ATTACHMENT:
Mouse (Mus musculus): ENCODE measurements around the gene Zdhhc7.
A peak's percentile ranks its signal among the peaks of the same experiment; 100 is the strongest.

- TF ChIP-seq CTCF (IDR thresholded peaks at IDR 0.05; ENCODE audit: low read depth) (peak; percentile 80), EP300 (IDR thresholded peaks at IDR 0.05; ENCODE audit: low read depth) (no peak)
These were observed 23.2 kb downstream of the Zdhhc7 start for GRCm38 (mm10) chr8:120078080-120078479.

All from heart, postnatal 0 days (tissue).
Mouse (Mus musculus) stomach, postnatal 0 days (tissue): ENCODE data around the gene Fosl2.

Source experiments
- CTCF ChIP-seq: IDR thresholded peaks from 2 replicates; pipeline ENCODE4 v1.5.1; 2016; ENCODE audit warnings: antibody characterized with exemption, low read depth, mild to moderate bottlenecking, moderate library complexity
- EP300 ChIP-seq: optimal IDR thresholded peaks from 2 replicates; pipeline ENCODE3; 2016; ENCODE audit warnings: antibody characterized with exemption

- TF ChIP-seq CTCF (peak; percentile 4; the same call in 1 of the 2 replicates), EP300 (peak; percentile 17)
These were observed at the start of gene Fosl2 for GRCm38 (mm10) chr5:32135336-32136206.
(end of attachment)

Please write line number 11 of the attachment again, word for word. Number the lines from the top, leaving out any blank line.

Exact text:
These were observed at the start of gene Fosl2 for GRCm38 (mm10) chr5:32135336-32136206.